What is the incident meant by the verse “And We did try Solomon...”?
- The Chapter of Sad, verse 34:
”And We did try Solomon: We placed on his throne a body (without life); but he did turn (to Us in true devotion).”
- What is the incident that is mentioned in the verse above?
Submitted by on Tue, 21/06/2022 - 11:13
Dear Brother / Sister,
The Dead Body Placed on the Throne of the Prophet Sulayman (Solomon):
“And We did try Solomon: We placed on his throne a body (without life); but he did turn (to Us in true devotion).” (Sad, 38/34)
Our classical tafsir books include several narrations without a chain of narrators related to the verse above. It is also remarkable that they also try to associate the narration in Sahih Muslim about the incident of Satan, who wanted to throw a shihab (flame, meteorite) of fire on the Prophet’s (pbuh) face, with the incident of the corpse placed on the throne of the Prophet Solomon (pbuh). (For information, see: Sahih Muslim/Masajid: 40- Nasai/Sahw: 19):
It is reported that a demon among devils, who haunted the Prophet Solomon (pbuh), eventually took his seal and sat on his throne. Undoubtedly, these narrations and interpretations and similar ones have no scientific value. Most of them are quoted from the chapter 1 Kings of the Torah. Unfortunately, in various places in the distorted Torah, it is stated that prophets behaved and acted very inappropriately, in a way to deny the «attribute of ismah (innocence, infallibility)». As a matter of fact, in the aforementioned chapter of Kings, the claim that the Prophet Solomon (pbuh) had idols built when he was old, obeying the wishes of his pagan wives, is also like those interpretations.
On the other hand, there is another narration with a strange claim: The Prophet Solomon (pbuh) swore that he would have sexual intercourse with one hundred or ninety or seventy of his wives in one night and that they would all get pregnant and each would give birth to a mujahid but he did not say «inshaallah»; therefore, only one wife became pregnant and she gave birth to a half-paralyzed child. The dead body that was put on the throne of Solomon (pbuh) belonged to that child.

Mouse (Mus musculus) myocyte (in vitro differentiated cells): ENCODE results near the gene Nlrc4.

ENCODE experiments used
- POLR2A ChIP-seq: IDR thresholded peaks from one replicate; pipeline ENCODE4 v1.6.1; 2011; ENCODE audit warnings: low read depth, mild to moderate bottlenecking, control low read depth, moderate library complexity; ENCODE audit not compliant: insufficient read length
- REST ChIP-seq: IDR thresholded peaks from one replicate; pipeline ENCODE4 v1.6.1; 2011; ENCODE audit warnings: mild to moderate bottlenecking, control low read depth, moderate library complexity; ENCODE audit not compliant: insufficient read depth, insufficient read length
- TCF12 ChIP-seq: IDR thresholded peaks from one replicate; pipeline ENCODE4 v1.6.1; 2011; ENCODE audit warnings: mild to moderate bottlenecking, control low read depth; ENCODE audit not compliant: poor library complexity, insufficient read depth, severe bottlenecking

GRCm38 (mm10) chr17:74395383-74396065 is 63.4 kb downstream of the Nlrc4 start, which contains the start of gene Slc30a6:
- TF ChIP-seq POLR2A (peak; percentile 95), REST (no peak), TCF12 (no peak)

The narration above, like the others, cannot lead us to a healthy result because it is very difficult to reconcile three different narrations reported in the four hadith books with common sense and the science that finds the truth. In this respect, only the soundness of the chain of narrators of the hadith is not enough for the hadith to be sound. Besides, it is not possible for us to determine why the Messenger of Allah (pbuh) mentioned that incident. Therefore, we hold the view that it will not be appropriate for us to interpret the verse based on the hadith we have mentioned. Allah knows better. (For information, see: Bukhari, Jihad: 23, Nikah: 119, Anbiya: 40, Ayman: 3; Muslim, Ayman: 23, 25; Nasai, Ayman; 40, 43; Tirmidhi, Nudhur: 7; Ahmad: 2/ 229, 279, 506)
In that case, the issue of the corpse placed on the throne of Solomon (pbuh) is a matter of metaphor and necessitates interpretation:
a) Solomon (pbuh), who ruled over large lands from Palestine to Egypt, from Syria to Iraq, had many internal enemies, especially his brothers. It may be possible that they prepared a gang of revolutions and seized the throne for a short time; thus, Solomon (pbuh) may have been captured and left motionless like a dead body and he may have been deprived of his power.
b) The son of Solomon (pbuh), who enabled Sons of Israel to live their golden age, did not have the ability to govern this vast land. As a matter of fact, after the death of Solomon (pbuh), his son, like a walking dead, could not protect the throne and the bright period of the country ended in a short time. As a matter of fact, we see that this issue is dealt with a lot in the Torah. (For information, see: the Torah, I Kings: 9/1-14 and 11/1-21)
c) It is said that the Prophet Solomon (pbuh) caught a serious illness for a while and became unable to move like a dead body. As a matter of fact, tafsir scholar al-Maraghi focuses on this interpretation more in his tafsir. Asking Allah’s forgiveness after the illness indicates that he could not do better and more productive deeds during his illness.
All these interpretations include some true aspects but the interpretation in [b)] is more appropriate in terms of the context (siyaq and sibaq) of the Qur’an. Allah knows better. (see Celal Yıldırım, İlmin Işığında Asrın Kur’an Tefsiri, Anadolu Yayınları: 10/5167-5168)
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